Housing affordability in Papua New Guinea is beyond the reach of majority low-income earners. By housing, I mean both rental accommodation as well as home ownership. Greedy landlords have taken advantage of the unregulated urban real estate and rental markets to charge exorbitant prices, even for poor quality. We can talk about these challenges till kingdom come. Or we can take some course of action to help ourselves.

How To Own Your First Home In Papua New Guinea With Zero Tax



Housing affordability in Papua New Guinea is beyond the reach of majority low-income earners. By housing, I mean both rental accommodation as well as home ownership. Greedy landlords have taken advantage of the unregulated urban real estate and rental markets to charge exorbitant prices, even for poor quality. We can talk about these challenges till kingdom come. Or we can take some course of action to help ourselves. -KSawang.

How To Own Your First Home In Papua New Guinea With Zero Tax.

by Kessy Sawang

Shalom beloveds,

I’m humbled that many of you were inspired by my story on living in ‘shared-rental’ accommodation in Port Moresby and Lae [in both settlements and suburbs] as I could not afford high housing costs. And how I utilized the ‘voluntary contribution’ service of Super Fund to save 15% of my salary for 8 years to be eligible for a housing advance, which helped me pay 30% equity for my first home.

Housing affordability in Papua New Guinea is beyond the reach of majority low-income earners. By housing, I mean both rental accommodation as well as home ownership. Greedy landlords have taken advantage of the unregulated urban real estate and rental markets to charge exorbitant prices, even for poor quality. We can talk about these challenges till kingdom come. Or we can take some course of action to help ourselves.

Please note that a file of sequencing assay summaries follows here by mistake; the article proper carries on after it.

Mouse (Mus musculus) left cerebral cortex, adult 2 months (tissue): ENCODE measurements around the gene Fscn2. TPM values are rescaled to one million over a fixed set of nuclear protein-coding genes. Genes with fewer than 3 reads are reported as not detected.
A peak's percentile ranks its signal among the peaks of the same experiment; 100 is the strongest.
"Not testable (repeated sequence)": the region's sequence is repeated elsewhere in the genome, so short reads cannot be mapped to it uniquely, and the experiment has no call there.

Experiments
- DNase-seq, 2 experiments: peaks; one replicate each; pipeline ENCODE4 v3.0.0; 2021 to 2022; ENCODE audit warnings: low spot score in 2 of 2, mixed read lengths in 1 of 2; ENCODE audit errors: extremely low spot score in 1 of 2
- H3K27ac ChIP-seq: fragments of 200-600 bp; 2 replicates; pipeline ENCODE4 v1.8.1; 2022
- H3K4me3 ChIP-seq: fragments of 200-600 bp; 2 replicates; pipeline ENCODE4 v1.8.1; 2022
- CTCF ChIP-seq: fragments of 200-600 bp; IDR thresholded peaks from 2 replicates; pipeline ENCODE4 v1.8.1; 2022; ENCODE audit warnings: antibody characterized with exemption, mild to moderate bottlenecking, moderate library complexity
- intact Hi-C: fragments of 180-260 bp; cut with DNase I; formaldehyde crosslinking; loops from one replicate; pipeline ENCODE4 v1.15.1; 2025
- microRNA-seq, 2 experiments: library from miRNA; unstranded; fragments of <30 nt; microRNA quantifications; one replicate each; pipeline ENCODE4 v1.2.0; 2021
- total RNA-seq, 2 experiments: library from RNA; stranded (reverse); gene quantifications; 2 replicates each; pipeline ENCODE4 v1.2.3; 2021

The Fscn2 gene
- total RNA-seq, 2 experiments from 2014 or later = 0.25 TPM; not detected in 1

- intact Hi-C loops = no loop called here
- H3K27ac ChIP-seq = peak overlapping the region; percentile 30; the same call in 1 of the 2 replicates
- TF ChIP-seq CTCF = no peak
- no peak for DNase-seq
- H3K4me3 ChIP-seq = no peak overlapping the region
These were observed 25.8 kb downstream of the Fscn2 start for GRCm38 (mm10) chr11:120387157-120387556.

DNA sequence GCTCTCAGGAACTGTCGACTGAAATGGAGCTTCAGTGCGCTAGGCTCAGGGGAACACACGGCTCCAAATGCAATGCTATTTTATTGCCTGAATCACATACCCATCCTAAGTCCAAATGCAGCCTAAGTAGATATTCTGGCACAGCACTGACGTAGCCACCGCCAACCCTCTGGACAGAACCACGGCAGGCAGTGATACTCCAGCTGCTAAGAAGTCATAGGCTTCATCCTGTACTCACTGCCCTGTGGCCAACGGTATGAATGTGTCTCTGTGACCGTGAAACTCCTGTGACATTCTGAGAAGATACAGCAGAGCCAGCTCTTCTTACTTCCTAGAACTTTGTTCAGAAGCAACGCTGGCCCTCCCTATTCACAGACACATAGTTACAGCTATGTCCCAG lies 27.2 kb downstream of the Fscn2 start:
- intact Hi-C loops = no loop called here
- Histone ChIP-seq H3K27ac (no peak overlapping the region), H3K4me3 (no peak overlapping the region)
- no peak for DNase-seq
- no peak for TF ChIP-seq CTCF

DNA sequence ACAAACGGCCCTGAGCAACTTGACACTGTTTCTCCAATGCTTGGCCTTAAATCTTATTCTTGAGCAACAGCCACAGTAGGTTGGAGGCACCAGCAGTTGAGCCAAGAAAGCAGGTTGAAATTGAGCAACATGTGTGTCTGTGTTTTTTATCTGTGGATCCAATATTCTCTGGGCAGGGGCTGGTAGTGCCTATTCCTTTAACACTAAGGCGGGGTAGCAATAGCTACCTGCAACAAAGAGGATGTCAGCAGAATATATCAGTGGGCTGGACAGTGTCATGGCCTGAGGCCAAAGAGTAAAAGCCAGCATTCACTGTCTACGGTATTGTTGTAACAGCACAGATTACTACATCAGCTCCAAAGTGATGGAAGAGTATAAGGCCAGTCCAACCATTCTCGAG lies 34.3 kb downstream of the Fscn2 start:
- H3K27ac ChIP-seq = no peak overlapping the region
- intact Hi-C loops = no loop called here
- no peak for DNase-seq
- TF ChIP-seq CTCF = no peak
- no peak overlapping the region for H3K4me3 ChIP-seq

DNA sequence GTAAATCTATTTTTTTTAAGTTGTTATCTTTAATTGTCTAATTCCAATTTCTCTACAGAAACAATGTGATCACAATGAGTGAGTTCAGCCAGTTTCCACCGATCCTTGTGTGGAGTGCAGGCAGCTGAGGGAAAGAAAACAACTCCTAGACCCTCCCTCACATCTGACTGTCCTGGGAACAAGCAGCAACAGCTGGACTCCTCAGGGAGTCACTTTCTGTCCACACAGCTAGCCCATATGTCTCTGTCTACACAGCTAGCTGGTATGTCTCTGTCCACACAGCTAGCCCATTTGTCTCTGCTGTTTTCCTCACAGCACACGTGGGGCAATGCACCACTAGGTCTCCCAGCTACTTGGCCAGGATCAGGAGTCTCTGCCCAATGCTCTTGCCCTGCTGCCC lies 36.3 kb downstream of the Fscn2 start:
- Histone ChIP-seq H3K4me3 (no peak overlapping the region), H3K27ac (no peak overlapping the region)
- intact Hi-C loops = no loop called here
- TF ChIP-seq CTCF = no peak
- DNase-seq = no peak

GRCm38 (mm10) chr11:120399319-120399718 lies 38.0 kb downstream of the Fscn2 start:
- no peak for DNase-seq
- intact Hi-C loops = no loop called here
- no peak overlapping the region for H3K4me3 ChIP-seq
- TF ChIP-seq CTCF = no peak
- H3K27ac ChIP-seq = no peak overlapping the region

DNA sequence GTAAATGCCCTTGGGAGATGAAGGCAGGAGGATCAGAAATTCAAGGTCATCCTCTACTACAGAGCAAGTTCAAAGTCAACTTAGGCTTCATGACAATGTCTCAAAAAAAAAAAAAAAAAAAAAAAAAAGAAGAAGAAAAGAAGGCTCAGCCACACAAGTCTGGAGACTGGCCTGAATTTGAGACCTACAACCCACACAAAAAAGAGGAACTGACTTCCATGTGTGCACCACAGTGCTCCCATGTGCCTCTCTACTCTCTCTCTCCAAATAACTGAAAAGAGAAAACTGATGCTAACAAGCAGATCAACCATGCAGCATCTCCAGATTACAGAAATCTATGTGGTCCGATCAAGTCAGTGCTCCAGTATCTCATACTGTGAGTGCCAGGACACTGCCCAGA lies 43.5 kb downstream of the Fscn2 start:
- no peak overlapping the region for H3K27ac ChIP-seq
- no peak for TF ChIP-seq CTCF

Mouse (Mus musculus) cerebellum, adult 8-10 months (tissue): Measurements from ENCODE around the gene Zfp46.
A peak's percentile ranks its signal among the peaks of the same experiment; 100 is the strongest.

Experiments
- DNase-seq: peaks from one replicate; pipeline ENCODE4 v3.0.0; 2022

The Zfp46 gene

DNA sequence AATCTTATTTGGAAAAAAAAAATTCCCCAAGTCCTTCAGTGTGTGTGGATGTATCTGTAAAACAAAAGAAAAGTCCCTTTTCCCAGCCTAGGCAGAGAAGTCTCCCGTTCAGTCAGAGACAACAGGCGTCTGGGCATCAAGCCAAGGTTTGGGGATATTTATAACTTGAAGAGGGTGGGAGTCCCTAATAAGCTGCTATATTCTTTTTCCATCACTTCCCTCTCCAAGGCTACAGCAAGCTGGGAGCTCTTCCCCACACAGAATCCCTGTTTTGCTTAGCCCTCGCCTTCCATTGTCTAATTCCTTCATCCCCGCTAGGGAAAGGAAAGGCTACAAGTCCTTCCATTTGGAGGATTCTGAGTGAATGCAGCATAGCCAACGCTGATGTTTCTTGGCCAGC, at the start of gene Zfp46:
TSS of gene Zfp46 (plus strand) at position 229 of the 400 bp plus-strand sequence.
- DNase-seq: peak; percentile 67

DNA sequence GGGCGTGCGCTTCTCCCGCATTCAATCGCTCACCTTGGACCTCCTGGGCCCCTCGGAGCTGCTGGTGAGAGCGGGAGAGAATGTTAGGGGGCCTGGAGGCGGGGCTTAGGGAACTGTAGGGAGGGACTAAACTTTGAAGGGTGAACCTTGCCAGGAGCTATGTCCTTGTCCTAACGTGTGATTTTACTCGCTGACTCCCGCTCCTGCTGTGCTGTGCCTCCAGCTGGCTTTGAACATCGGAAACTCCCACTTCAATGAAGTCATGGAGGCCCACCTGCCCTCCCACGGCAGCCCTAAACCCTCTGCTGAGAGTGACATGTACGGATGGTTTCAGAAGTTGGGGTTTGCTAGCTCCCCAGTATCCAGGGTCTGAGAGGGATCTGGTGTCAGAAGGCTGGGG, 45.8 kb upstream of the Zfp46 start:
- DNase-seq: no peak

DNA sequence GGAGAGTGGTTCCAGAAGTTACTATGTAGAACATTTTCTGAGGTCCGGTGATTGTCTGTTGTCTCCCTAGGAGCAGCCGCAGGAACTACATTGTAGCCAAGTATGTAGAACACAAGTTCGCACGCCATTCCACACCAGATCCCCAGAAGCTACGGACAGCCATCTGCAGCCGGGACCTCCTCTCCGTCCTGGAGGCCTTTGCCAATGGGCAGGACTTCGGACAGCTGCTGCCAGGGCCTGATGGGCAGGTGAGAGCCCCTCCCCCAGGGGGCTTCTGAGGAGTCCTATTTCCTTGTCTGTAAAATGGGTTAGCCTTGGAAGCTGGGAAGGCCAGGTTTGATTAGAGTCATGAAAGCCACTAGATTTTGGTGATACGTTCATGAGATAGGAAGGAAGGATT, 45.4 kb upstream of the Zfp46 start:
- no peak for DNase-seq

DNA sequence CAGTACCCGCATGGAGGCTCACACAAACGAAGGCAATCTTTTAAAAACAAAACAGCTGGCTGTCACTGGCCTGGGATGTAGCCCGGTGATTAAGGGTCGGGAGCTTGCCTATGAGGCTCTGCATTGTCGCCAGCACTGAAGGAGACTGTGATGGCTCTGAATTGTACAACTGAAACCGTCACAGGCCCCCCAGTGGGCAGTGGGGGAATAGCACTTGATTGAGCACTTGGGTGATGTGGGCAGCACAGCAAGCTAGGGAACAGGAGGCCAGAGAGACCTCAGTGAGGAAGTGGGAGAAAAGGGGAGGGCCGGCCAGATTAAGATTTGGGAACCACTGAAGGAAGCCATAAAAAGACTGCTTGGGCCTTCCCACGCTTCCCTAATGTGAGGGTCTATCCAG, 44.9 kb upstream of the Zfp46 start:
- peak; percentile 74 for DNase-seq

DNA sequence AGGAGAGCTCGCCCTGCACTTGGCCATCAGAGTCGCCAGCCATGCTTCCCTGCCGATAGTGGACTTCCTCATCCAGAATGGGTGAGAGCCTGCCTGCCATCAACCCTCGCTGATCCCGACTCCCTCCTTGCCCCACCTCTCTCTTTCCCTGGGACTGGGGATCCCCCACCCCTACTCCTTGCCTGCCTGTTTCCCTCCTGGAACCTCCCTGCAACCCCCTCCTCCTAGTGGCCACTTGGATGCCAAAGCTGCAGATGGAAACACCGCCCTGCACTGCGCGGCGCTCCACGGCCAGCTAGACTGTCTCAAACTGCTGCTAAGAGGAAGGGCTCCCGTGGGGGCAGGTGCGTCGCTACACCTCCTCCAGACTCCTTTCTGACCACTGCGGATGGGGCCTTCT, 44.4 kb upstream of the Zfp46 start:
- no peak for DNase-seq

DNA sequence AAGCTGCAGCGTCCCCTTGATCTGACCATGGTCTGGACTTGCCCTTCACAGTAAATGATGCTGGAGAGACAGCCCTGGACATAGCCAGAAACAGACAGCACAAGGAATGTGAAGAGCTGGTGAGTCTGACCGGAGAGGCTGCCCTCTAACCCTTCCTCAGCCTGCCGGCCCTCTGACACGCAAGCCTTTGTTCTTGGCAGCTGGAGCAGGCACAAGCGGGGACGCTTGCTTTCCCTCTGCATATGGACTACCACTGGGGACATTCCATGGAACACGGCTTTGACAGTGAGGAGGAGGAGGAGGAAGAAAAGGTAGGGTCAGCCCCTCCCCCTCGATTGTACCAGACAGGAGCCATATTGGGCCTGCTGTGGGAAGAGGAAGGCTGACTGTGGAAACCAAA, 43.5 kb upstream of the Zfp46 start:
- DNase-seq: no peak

In this post, I want to give you my second tip on how you can use certain employment entitlements to own your first home, paying ‘zero tax’ on that income. You can do this legally utilizing Section 29(1)(r) of the Income Tax Act [ITA].

Private companies do assist their employees access these funds tax-free. Not the case for public servants, though. That’s what I found out a few years ago when I was applying for mine. Not sure if the government payroll system has been changed now to assist employees.

Housing affordability in Papua New Guinea is beyond the reach of majority low-income earners. By housing, I mean both rental accommodation as well as home ownership. Greedy landlords have taken advantage of the unregulated urban real estate and rental markets to charge exorbitant prices, even for poor quality. We can talk about these challenges till kingdom come. Or we can take some course of action to help ourselves.
HOW TO BUY A HOUSE

Section 29(1)(r) ITA states that “repayable amounts advanced to a first home owner for the purpose of purchasing property used for housing the cost of which was K400,000 or less where these advances have been debited against amounts owed in respect of recreation leave, furlough, superannuation or gratuity entitlements” are exempt from Income Tax.

I did not ask for an advance [which would have been repayable]. Instead, I asked my employer to pay the gratuity and furlough entitlements it owes me directly to BSP Bank who financed my home.

I was advised it won’t be possible because the Government payroll system will still automatically calculate the tax on my entitlements. And that is the problem affecting public servants.

Even though the tax law exempts from tax those entitlements that goes towards purchase of the first home, the payroll system has not been set up to assist employees access these benefits tax-free. This is a great injustice to the hard-working public servants. I have discussed this with our good Secretary for DPM as few years ago. Hope it has been verified.

Let’s use an example of a government officer who receives annual gratuity to illustrate the value that you will get:

Say you’re a government official on a contract of K83,000 base salary per year. You fall within the 40% tax category on your taxable income. You are also entitled to a 25% annual gratuity, which is K20,750 [ie, 25% of K83,000].